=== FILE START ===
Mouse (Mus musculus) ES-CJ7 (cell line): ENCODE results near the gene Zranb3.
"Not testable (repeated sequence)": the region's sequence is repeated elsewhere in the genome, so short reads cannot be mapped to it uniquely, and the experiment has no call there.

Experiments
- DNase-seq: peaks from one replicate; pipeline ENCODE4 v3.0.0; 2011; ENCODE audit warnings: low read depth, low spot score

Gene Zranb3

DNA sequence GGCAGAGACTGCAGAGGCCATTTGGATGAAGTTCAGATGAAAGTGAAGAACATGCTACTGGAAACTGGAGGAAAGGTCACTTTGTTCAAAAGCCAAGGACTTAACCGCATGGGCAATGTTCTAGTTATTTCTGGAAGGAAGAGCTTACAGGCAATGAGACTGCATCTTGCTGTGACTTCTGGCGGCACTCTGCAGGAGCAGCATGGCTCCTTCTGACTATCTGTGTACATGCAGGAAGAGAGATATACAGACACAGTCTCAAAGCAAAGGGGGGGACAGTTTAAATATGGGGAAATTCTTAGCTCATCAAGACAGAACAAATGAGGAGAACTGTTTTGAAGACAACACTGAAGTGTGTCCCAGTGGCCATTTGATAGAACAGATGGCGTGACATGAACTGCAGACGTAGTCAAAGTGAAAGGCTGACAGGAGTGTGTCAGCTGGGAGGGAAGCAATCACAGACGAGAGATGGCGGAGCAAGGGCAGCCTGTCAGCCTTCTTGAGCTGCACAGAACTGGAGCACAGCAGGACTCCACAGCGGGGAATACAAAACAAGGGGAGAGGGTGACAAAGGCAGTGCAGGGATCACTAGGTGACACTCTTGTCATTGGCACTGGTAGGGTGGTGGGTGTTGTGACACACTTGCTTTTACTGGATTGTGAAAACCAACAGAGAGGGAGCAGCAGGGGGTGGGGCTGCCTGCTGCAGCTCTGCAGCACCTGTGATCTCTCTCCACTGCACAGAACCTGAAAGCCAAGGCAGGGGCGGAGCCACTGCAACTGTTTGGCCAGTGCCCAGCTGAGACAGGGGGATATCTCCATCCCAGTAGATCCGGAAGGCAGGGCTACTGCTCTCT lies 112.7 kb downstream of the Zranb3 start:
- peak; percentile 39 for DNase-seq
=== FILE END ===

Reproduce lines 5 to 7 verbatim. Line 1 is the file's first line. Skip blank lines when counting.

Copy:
Gene Zranb3

DNA sequence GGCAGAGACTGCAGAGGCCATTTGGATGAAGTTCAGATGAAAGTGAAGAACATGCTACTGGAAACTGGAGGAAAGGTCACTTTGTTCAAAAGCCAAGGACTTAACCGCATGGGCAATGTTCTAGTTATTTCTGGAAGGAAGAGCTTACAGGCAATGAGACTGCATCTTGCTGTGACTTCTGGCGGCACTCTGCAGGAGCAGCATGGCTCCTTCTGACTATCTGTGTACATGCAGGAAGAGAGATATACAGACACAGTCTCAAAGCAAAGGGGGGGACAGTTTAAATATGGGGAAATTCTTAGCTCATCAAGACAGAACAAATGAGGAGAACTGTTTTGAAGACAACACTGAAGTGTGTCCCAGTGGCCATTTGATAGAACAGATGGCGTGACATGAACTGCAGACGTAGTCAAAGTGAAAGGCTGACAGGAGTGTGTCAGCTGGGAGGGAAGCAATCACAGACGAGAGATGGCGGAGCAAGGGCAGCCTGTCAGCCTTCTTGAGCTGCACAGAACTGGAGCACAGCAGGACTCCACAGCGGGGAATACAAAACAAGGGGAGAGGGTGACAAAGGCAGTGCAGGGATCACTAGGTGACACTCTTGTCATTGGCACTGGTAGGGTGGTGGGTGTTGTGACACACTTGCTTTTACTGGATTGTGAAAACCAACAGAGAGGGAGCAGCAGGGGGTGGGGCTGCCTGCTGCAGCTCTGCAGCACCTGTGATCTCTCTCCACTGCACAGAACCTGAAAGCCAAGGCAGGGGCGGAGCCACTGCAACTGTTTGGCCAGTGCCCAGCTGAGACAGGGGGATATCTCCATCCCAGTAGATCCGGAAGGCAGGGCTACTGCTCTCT lies 112.7 kb downstream of the Zranb3 start:
- peak; percentile 39 for DNase-seq